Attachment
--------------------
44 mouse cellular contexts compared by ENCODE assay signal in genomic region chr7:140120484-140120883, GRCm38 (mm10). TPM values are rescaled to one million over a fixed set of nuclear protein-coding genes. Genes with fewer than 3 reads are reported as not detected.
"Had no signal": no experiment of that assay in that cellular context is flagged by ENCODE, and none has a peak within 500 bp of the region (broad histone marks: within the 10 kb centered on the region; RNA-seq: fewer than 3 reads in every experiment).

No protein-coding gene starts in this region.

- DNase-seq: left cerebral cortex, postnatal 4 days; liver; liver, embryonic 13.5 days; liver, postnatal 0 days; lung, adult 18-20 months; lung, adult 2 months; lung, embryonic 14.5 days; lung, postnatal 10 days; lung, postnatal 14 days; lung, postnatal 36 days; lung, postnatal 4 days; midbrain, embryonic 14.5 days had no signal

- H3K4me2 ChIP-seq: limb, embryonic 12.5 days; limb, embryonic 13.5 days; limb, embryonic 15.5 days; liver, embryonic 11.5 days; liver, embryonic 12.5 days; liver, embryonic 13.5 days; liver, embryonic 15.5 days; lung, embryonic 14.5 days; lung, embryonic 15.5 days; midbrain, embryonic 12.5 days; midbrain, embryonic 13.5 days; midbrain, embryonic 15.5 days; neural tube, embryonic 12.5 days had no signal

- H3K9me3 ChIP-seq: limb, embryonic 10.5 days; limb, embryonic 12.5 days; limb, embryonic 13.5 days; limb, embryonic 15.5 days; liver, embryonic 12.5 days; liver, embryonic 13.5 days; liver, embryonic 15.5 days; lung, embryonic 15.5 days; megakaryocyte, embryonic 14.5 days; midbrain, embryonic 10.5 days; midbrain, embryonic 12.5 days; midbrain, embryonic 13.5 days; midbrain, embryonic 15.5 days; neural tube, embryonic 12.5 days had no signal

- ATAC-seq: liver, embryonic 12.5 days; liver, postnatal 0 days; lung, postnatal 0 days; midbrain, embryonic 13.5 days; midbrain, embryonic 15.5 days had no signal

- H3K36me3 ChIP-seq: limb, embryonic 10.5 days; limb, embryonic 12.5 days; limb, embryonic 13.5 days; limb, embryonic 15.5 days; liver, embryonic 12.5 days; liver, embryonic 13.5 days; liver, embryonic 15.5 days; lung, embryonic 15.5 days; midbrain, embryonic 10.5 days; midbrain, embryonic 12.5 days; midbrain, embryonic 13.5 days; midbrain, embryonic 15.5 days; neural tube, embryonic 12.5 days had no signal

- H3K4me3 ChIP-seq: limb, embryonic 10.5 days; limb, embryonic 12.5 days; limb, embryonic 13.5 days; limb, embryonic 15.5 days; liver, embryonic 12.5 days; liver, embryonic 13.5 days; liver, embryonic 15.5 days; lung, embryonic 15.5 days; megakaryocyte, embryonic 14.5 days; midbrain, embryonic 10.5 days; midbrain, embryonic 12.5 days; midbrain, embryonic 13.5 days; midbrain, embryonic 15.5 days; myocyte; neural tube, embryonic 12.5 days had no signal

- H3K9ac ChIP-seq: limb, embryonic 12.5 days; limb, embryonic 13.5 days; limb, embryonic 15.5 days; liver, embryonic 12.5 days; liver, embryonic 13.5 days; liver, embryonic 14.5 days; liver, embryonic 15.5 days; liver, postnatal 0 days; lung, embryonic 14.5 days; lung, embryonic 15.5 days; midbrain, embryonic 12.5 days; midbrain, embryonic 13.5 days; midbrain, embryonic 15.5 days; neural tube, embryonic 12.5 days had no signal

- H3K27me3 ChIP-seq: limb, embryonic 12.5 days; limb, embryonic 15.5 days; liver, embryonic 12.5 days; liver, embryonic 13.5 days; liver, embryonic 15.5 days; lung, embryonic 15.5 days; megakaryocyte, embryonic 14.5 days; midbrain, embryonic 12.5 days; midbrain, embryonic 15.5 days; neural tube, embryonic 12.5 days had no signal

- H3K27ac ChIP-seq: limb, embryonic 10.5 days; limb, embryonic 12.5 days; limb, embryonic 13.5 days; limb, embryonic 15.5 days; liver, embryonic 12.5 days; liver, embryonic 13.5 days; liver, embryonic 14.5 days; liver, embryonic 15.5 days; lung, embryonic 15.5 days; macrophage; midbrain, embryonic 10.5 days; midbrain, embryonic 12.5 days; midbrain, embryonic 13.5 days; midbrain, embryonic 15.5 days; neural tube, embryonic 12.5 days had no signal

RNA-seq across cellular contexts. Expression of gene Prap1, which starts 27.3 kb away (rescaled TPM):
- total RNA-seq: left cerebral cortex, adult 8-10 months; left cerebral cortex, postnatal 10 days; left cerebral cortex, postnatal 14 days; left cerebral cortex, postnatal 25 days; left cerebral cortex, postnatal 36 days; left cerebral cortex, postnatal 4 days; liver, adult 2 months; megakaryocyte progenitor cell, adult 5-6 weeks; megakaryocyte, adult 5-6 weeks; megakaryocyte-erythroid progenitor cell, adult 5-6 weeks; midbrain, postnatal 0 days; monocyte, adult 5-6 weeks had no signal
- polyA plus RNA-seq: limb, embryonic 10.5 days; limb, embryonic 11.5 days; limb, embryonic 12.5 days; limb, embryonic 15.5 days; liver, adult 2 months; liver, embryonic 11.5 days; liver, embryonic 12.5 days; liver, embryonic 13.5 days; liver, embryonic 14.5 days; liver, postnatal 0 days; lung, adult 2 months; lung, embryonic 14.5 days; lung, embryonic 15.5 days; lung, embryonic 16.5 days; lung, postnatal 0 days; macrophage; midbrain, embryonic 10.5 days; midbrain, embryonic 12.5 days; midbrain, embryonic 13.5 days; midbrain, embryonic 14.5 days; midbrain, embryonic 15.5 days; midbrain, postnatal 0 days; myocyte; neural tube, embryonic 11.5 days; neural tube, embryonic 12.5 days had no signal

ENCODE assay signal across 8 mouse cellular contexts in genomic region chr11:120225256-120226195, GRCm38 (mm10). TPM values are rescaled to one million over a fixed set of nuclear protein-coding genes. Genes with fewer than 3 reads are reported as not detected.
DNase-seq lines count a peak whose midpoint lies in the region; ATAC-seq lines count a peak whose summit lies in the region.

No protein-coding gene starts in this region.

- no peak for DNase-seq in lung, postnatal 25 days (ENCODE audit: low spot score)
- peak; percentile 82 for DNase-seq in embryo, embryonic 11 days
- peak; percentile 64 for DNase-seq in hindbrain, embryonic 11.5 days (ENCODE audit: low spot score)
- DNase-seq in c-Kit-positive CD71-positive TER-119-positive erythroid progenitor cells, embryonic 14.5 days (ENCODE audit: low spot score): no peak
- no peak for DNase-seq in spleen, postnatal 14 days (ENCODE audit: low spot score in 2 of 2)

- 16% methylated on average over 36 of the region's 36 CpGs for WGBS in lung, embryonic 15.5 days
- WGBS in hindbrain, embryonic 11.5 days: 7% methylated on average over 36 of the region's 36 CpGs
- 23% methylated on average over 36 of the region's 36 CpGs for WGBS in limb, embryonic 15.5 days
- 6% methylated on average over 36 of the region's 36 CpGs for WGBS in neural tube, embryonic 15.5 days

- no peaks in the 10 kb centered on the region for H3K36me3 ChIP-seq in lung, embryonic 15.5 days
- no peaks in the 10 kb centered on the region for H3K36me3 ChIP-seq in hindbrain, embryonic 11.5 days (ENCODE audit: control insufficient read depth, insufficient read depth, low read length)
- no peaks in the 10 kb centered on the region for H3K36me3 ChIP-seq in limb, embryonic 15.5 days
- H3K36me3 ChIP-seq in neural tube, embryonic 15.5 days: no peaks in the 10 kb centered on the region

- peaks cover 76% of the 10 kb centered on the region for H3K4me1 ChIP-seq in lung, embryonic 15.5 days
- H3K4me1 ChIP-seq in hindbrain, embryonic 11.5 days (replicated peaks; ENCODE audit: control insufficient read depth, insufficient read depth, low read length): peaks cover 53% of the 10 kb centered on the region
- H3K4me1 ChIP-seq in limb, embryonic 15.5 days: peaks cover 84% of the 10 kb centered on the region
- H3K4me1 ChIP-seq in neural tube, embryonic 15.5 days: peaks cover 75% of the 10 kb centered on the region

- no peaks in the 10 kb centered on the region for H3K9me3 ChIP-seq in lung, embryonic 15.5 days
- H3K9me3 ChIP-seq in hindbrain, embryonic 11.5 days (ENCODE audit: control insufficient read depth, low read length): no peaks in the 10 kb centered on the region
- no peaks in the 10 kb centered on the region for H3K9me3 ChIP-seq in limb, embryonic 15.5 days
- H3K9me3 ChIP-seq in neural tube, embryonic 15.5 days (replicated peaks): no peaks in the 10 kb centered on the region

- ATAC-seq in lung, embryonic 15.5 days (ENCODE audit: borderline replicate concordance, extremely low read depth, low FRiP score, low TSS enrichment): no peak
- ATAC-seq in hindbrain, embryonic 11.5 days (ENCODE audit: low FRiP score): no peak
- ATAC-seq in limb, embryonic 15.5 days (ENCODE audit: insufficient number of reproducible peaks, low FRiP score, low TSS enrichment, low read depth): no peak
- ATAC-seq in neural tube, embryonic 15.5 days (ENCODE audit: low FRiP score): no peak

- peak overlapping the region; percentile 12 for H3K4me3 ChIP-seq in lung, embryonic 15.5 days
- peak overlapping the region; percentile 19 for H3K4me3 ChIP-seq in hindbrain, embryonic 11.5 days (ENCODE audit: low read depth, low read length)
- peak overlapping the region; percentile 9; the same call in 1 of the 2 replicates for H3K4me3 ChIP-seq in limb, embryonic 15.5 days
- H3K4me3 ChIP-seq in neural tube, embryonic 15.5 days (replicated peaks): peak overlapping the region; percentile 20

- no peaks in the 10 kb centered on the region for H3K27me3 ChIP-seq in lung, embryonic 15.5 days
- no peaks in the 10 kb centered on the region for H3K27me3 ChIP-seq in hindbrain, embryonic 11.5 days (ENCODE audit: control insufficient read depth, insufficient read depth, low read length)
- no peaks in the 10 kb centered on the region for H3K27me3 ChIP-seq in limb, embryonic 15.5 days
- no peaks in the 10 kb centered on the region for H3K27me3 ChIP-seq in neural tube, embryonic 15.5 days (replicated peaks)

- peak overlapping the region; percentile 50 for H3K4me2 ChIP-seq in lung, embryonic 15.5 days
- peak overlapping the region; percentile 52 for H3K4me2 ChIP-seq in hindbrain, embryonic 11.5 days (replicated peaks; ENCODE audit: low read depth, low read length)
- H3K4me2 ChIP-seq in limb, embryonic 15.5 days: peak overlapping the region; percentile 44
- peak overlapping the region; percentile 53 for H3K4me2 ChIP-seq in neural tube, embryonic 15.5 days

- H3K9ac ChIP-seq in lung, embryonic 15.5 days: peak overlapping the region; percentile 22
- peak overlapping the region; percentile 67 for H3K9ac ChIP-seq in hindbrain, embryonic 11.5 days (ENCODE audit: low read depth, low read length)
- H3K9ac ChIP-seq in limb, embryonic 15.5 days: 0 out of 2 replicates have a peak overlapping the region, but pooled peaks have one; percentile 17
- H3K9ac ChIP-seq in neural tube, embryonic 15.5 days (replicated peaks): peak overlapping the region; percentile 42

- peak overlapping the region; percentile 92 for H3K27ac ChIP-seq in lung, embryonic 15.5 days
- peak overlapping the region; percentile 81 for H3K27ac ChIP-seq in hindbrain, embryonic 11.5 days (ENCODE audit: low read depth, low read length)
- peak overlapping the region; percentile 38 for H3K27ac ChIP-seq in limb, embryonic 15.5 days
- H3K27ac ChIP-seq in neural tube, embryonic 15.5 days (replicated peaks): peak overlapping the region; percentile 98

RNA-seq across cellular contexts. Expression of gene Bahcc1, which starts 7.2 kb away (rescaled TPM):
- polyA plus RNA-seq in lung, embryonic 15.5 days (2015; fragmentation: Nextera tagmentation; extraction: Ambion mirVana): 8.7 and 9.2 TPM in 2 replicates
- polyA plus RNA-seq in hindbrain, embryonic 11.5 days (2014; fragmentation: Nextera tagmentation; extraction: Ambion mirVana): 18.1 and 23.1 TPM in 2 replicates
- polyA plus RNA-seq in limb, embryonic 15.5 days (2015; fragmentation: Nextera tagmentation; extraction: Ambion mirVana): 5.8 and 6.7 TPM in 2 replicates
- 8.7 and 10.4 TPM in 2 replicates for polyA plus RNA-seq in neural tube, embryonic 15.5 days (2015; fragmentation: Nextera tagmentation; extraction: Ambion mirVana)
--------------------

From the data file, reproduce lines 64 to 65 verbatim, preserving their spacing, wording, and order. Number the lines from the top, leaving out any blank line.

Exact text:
RNA-seq across cellular contexts. Expression of gene Bahcc1, which starts 7.2 kb away (rescaled TPM):
- polyA plus RNA-seq in lung, embryonic 15.5 days (2015; fragmentation: Nextera tagmentation; extraction: Ambion mirVana): 8.7 and 9.2 TPM in 2 replicates